The position should be backed up by support staff and a travel and communications budget commensurate with the task.

A seasoned, experienced diplomat could do the job, or a communications professional; perhaps a former journalist or broadcaster. However, such an emissary should not be a foreigner but an Israeli citizen. He or she should be a fluent Hebrew and English speaker. Knowing Arabic would be a plus.

Ideally the person would be a devout follower of Jesus to understand the needs and concerns of the Christian community and be able to work well with all streams of the Christian faith.

The responsibilities of such an ambassador should include:

  • Serving as the government’s primary liaison to all Christian communities outside the State of Israel, educating them about the history of Israel, promoting healthy Jewish-Christian cooperation and refuting lies told against Israel and the Jewish people in the media, academia and political sphere.

  • Serving as the government’s primary liaison to all Christian communities inside the State of Israel. More than 2% of Israeli citizens – upwards of 200,000 people – are followers of Jesus. Most are Arabs, including Evangelicals, Roman Catholics, Armenians, and various Orthodox denominations. Some 30,000 have Jewish roots, describing themselves as either Israeli Evangelicals or as Messianic Jews. In addition, there are many foreign Christians studying and working in Israel. This ambassador should be responsible for serving these communities, answering their questions and helping resolve their problems and concerns.

  • Serving as the prime minister’s senior advisor on Christian affairs, including arranging meetings with local and visiting Christian leaders, maintaining correspondence with Christian leaders around the world and helping educate the PM and the Cabinet on issues of importance to the Christian world.

  • Promoting Christian tourism to Israel.

  • Promoting Christian pilgrimages to Israel and taking special care to ensure that Christians from Muslim-majority countries can receive visas and are treated professionally and with utmost courtesy when traveling in and out of Israeli airports.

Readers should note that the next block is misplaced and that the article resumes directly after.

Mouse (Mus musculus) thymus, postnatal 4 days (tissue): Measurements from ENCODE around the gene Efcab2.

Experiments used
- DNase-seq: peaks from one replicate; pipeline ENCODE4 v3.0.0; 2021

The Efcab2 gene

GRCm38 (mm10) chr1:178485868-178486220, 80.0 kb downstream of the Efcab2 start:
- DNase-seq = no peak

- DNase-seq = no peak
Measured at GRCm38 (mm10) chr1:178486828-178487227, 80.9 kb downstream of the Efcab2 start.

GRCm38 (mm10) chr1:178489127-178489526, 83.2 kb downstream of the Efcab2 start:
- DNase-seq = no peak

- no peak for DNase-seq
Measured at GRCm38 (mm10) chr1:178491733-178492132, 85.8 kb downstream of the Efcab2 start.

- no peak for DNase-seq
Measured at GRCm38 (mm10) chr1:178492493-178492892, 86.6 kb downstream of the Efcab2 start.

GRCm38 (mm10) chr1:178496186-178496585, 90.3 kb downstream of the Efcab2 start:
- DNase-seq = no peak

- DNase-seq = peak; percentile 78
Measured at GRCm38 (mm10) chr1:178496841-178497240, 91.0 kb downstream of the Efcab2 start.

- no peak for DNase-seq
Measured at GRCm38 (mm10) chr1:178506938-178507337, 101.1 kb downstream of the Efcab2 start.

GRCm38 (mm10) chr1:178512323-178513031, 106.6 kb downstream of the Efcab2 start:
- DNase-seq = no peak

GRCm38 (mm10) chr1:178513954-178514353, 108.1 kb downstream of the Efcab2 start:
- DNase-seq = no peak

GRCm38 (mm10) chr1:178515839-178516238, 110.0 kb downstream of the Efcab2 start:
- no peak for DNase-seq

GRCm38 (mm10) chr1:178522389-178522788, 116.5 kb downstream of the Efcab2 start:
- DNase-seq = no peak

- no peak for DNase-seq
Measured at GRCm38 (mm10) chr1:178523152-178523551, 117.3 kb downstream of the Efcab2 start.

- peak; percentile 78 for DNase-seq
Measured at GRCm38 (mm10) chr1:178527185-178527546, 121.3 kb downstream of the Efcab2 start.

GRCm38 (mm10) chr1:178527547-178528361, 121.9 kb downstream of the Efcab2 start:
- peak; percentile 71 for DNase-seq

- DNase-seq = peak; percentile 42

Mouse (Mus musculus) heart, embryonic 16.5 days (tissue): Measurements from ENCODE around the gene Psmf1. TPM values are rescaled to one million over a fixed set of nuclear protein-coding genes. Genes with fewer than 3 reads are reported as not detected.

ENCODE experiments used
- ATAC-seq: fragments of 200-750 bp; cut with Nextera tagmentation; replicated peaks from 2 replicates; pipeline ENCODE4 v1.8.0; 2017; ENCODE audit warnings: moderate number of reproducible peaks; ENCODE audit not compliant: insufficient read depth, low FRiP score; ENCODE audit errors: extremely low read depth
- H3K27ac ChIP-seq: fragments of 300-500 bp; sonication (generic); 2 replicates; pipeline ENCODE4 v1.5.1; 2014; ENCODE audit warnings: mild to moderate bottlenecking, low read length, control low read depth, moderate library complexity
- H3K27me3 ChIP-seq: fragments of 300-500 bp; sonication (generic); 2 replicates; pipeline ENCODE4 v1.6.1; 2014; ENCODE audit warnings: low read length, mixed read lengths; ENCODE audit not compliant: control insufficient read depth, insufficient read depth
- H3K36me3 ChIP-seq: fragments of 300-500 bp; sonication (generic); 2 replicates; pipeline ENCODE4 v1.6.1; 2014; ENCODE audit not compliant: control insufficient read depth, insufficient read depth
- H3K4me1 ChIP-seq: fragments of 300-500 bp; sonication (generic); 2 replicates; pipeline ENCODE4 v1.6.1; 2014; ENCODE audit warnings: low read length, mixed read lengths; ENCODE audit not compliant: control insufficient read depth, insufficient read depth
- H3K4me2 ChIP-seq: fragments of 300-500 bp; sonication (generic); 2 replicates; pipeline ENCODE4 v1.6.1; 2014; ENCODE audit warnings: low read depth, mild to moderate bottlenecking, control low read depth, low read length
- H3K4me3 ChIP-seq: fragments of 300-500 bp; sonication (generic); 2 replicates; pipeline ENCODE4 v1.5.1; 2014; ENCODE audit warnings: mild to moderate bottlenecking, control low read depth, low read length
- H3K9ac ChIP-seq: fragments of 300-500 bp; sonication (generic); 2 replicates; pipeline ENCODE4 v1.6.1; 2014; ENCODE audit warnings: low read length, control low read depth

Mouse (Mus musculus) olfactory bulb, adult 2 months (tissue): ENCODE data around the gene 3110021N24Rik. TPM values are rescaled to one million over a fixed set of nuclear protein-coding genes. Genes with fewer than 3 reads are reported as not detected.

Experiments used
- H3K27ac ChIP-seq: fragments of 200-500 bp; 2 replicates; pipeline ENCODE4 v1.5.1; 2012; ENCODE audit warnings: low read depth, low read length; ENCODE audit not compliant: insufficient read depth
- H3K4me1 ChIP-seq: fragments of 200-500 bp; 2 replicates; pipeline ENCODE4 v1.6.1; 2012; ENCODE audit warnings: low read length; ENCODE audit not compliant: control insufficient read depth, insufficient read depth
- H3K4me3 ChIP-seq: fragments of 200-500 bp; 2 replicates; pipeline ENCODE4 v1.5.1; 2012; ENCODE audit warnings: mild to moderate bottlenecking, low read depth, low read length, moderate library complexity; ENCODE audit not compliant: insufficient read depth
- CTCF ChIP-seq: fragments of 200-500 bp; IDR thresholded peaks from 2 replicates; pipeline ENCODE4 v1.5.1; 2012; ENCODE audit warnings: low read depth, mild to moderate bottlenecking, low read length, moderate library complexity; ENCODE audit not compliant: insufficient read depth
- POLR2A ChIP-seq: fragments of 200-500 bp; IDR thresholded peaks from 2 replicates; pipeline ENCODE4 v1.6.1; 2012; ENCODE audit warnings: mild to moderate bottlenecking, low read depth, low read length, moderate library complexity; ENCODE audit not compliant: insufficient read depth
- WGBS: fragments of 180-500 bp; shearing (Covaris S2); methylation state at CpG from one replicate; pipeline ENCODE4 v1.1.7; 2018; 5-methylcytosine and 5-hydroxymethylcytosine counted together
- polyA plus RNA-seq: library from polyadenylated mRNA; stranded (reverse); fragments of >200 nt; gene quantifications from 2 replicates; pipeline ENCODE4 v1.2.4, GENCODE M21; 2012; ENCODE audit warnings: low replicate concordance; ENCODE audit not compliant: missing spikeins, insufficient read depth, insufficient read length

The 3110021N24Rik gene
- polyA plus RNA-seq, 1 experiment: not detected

• Serving as an effective media spokesperson on TV, radio, in print media and social media, proactively promoting positive Israeli-Christian relations.

IT’S TIME TO ESTABLISH AN ISRAELI COMMISSION ON RELIGIOUS FREEDOM AND MINORITY AFFAIRS

The next government should also establish a non-partisan Israeli Commission on Religious Freedom and Minority Affairs. 

The ambassador to the Christian community should serve as a member of the commission, perhaps even as its chair.

Such a commission should:

  • Work to protect and build upon Israel’s remarkable status not only as the world’s only Jewish State but also as the safest place in the Middle East for Christians, Muslims and all religious and ethnic minorities to practice their religious beliefs and cultural heritage.

  • Develop and advance Israeli policies to fulfill “The UN Declaration on the Rights of Persons Belonging to National or Ethnic, Religious and Linguistic Minorities,” adopted by the United Nations General Assembly on Dec. 18, 1992. The Declaration stated, in part: “States shall protect the existence and the national or ethnic, cultural, religious and linguistic identity of minorities within their respective territories and shall encourage conditions for the promotion of that identity. States shall adopt appropriate legislative and other measures to achieve those ends.” 

  • Make recommendations – working closely with all relevant Israeli government agencies – to resolve problems faced by religious and ethnic minorities living in the State of Israel, be they full citizens, permanent residents, tourists or visitors.

  • Provide an annual report to the prime minister and Cabinet on the state of religious freedom and minority affairs in the State of Israel, including recommendations on ways to make improvements in the coming year.

Over the past seven decades, Israel has become an increasingly welcome place for Christians from all over the world who want to come and discover the Land of the Bible. That said, there is much more the government can and should do.

Appointing a high-level ambassador to the world’s 2.2 billion Christians is one important step. So is establishing a non-partisan Israeli Commission on Religious Freedom and Minority Affairs.

Will any Israeli politicians – and the parties they lead – embrace such a positive, inclusive agenda and actively campaign for the votes of Israel’s 200,000 Christians?

Let’s hope so.

Joel C. Rosenberg is the editor-in-chief of ALL ISRAEL NEWS and ALL ARAB NEWS and the President and CEO of Near East Media. A New York Times best-selling author, Middle East analyst, and Evangelical leader, he lives in Jerusalem with his wife and sons.